I'm braising pork chops (pre-seared) for an hour at 300 F. Recipe doesn't say to cover or leave uncovered. Any guesses
Are you channeling your best self with this comment? (If you're not sure, check out our Code of Conduct.)
Braising in a covered pot will raise the temperature at which the meat cooks. As the recipe is calling for you to braise a normally lean cut, the chop, that has already been hit with high heat, at 300 degrees, which is well above boiling point, I'd not cover the pot. Otherwise you're running the risk of drying the chop out. I'd also drop the temperature by 100 degrees, looking to reduce the braising liquid on stove top whilst chop is resting.
HalfPint is a trusted home cook.
I have to disagree. The definition of a braise is to fry it first (the sear) then cooking, in low heat, in a covered pot with a little bit of liquid to finish. Cover and finish at 300F.
Yes, that's how a braise is defined (with the liquid becoming the sauce). Doesn't mean that you should braise a chop though, and certainly doesn't mean you should boil a chop Which is what a covered pot at 300f would result in. As Harold McGee says (P.264 Keys to Good Cooking):
"Many braise and stew recipes call for temperatures near the boiling point, which will badly dry out all but the fattiest or most gelatinous cuts of meat.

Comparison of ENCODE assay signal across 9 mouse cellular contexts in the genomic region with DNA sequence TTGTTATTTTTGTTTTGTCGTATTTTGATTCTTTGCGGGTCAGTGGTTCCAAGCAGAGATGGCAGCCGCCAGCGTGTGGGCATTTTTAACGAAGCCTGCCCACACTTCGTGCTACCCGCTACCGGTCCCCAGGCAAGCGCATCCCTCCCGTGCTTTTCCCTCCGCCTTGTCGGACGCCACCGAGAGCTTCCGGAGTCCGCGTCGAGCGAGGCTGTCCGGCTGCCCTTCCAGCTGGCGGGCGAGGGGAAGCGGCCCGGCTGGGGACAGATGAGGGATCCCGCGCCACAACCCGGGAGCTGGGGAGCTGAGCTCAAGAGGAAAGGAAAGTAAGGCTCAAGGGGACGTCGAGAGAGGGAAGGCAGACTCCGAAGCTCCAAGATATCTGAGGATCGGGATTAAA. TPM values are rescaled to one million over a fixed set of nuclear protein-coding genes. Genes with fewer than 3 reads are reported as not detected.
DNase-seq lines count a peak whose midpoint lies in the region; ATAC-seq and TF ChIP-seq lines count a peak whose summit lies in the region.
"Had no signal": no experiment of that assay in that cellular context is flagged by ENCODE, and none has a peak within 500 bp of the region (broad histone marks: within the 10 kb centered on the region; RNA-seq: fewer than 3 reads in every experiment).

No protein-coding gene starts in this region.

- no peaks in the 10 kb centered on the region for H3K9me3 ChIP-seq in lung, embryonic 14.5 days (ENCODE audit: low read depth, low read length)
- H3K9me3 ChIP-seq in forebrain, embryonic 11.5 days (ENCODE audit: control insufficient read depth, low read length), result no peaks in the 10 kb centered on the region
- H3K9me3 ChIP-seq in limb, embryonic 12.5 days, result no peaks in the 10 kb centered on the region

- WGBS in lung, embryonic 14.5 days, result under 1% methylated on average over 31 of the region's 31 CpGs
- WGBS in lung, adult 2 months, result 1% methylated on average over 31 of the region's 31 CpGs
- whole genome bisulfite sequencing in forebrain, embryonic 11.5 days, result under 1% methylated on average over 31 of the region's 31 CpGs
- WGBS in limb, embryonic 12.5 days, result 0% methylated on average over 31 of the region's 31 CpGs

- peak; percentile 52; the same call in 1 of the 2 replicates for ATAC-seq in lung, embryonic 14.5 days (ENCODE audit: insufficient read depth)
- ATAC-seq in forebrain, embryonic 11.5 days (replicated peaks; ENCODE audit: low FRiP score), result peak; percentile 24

Beware of recipes that call for an oven temperature over 180f / 80c. "
June is a trusted source on General Cooking.
Pork chops really need to be double thick to braise well. If they're thin cut, they run the risk of drying out.
PieceofLayerCake is a trusted source on baking.
Certain pork chops (such as rib and shoulder) can braise beautifully if watched closely. As I would do with chicken hind-quarters, braise them, uncovered absolutely. Often with a braise, the liquid is meant to reduce and become a sauce for the dish. I would QUICKLY sear them in a shallow pan (you don't want to actually cook them), remove them, build your braising liquid in that same pan and braise just until they fall apart. As long as your chops have a enough connective tissue and a healthy fat content, you'll be fine.
Cynthia is a trusted source on Bread/Baking.
Commercial pork has been bred to be so lean that it dries out quickly if not treated carefully. I would definitely braise it covered. I suspect that 300 degrees in the oven for an hour is too high for too long. I would suggest braising at 225, covered, until the meat test fork-tender. You can certainly remove your chops to a plate, cover them with foil and a towel to rest, while you reduce the sauce in the stovetop. The sauce will withstand additional cooking, where the chops will not. Once they're overlooked, you can't uncook them.
Some pillow talk with a local dietitian.
All the Things I Eat Before Bed
The San Antonio Cocktail
Butterscotch Mug Pudding
Dorie Greenspan's Provençial Tian
Energy Bites and Bars